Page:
Cyprus Mail

New AG inherits mountain of delayed bills for review

Recently-appointed attorney-general Giorgos Savvides has inherited a mountain of delayed bills to review as his office seeks to help ministries get back on track, as the latter have been rendered – in some cases – impotent by the backlog.

The council of ministers’ secretary, Theodosis Tsiolas, wrote to the attorney-general on July 20 to complain over the protracted delays in processing bills and offering legal reviews.

It is understood that some reviews have been outstanding since 2013, which means key changes have not been able to go ahead, as the paperwork has been left languishing in a bureaucratic quagmire.

Bills to combat the misuse of public money and corruption were sent to the legal services for review in 2013 but have been gathering dust ever since.

According to daily Politis, there are 336 bills, regulations and legal opinions stuck in limbo since 2013.

The labour ministry, for example, is awaiting the review of a series of bills to modernise child protection laws since 2016.

The agriculture ministry appears to be particularly trapped and hobbled by the backlog, as there are 74 bills and legal opinions pending.

Since March 2015, the ministry has been waiting for a review on whether or not it can revoke the operating license of an egg production company if their building does not have a permit.

While some of the bills appear to be rather niche and unlikely to immediately impact the wider population, there are others of immense significance.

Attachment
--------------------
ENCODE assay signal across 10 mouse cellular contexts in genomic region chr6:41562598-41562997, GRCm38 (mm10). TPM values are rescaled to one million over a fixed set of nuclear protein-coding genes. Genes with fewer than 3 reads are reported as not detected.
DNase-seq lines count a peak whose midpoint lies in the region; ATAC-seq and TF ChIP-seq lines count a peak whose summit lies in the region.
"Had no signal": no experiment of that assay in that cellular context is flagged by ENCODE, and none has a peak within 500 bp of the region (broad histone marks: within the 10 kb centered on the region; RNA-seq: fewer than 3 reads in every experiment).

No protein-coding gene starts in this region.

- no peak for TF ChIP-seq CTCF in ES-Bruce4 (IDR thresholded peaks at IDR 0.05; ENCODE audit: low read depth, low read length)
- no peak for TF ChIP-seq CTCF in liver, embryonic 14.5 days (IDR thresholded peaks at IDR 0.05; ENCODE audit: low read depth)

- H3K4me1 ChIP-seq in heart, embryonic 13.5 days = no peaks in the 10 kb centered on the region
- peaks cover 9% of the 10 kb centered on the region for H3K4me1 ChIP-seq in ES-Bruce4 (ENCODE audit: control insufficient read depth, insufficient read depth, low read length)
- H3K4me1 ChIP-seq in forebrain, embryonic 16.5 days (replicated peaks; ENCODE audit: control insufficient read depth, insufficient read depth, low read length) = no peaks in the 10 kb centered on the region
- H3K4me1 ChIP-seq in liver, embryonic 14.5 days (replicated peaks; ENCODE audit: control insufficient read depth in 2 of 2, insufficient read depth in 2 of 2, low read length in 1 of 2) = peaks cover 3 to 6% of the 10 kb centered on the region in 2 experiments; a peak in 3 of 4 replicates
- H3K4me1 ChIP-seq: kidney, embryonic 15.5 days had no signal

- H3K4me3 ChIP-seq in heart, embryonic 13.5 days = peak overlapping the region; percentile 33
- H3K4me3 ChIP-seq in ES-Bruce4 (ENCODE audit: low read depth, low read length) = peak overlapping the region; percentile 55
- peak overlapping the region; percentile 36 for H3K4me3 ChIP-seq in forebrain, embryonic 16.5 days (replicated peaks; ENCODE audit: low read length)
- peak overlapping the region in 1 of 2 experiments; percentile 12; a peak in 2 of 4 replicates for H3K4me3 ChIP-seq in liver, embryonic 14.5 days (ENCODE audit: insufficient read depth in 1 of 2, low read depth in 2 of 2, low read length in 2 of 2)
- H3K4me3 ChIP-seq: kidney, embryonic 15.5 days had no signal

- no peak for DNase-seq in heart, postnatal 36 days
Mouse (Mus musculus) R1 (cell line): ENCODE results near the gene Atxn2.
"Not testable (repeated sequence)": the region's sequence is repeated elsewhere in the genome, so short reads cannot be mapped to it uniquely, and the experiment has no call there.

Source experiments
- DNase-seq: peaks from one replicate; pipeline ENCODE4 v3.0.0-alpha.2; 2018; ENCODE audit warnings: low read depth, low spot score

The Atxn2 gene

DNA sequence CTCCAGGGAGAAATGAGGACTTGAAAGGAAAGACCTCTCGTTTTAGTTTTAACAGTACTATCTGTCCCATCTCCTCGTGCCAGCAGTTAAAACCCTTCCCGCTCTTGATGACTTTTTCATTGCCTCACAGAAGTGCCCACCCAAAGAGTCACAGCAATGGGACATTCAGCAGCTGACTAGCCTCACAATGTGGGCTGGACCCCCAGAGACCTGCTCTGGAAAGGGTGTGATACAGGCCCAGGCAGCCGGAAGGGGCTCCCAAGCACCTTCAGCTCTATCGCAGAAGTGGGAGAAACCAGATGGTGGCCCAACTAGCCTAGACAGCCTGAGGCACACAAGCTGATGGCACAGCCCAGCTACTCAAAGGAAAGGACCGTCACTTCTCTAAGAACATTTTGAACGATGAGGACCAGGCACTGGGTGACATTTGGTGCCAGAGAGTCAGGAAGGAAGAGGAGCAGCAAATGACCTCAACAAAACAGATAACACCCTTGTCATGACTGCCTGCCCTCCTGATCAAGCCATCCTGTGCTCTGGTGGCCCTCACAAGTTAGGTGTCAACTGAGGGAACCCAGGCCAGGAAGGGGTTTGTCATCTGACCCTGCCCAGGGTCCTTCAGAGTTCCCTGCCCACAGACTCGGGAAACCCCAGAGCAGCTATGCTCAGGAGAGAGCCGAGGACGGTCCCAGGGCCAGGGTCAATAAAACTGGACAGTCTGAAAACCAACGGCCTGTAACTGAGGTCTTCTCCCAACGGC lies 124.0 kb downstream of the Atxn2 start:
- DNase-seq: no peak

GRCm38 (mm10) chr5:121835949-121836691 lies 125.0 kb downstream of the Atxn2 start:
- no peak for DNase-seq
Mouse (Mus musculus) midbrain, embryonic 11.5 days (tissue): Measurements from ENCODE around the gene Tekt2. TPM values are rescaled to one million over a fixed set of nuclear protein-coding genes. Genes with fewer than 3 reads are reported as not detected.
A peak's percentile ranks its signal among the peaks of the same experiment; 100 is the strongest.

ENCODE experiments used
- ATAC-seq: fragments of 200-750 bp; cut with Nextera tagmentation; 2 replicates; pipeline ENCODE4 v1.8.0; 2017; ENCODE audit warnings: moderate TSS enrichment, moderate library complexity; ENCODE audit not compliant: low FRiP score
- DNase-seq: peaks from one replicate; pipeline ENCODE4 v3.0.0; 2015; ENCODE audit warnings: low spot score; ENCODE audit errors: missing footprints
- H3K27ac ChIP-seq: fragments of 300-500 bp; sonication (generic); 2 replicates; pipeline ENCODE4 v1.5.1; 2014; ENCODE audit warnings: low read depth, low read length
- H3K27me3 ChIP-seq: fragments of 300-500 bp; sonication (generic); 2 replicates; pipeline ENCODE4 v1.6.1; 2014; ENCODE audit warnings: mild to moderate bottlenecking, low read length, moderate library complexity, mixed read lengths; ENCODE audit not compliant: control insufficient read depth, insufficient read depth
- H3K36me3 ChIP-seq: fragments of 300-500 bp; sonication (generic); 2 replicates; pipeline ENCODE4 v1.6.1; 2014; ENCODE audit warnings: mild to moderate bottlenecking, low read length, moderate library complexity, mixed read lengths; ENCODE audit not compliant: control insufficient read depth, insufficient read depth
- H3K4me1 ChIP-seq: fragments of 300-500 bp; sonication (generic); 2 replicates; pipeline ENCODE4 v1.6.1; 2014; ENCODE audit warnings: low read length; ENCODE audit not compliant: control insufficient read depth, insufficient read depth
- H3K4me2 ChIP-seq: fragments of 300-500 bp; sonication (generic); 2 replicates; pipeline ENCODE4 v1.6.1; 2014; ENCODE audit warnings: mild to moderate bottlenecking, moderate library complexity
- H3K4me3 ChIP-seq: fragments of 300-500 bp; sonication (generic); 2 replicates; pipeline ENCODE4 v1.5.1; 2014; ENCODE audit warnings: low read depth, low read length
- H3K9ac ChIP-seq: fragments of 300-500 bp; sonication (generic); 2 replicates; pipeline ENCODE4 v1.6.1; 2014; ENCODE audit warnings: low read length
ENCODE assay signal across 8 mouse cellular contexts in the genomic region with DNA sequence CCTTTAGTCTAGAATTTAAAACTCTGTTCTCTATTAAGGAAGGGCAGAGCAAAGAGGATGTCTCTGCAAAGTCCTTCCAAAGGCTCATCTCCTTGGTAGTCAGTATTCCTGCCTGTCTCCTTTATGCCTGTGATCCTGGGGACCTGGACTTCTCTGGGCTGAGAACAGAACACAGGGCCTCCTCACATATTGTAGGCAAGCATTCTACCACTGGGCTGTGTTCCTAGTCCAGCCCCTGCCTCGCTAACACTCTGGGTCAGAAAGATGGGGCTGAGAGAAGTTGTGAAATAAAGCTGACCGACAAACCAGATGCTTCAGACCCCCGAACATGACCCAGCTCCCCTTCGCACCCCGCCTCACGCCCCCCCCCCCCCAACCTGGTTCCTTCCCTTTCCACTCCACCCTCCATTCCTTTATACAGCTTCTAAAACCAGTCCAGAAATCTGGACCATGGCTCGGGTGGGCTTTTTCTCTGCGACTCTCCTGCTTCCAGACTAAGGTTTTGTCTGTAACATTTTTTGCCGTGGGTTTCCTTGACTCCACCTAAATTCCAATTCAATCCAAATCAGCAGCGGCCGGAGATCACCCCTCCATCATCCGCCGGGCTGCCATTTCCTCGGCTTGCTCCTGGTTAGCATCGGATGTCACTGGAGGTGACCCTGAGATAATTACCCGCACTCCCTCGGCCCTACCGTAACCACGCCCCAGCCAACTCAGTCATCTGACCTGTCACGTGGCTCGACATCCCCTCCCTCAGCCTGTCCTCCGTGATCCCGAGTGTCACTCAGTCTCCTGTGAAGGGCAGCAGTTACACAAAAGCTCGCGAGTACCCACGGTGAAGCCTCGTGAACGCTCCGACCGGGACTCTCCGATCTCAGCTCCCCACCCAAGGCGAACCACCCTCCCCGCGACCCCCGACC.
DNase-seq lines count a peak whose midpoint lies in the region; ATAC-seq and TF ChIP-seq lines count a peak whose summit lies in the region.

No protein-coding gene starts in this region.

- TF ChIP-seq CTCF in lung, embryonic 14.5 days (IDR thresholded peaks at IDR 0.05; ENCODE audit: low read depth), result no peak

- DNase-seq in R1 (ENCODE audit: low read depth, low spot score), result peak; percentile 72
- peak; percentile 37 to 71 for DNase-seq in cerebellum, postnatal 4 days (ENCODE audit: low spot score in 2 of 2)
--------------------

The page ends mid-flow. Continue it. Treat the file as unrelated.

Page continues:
One such pending issue is at the justice ministry which hopes to beef up the protection of women against violence, which was sent to the legal services in April 2019.

One MP, speaking to the Cyprus Mail, said that some bills are sent off for review and are never seen or heard of again.

He was quick to add, however, that the issue primarily stems from staffing shortages and not due to a lack of will to get the job done.

The congestion led to the council of ministers, last June, to ask each ministry to categorise their pending issues on a priority basis – such as 1 being incredibly important, 2 very important and 3 important.

As for the justice ministry, there are high hopes for reform as the minister herself, Emily Yiolitis, has acknowledged the “negative firsts for Cyprus, particularly with regard to the speed in administering justice.”

Yiolitis was appointed within the context of a justice system creaking under the strain of a similar backlog in cases.

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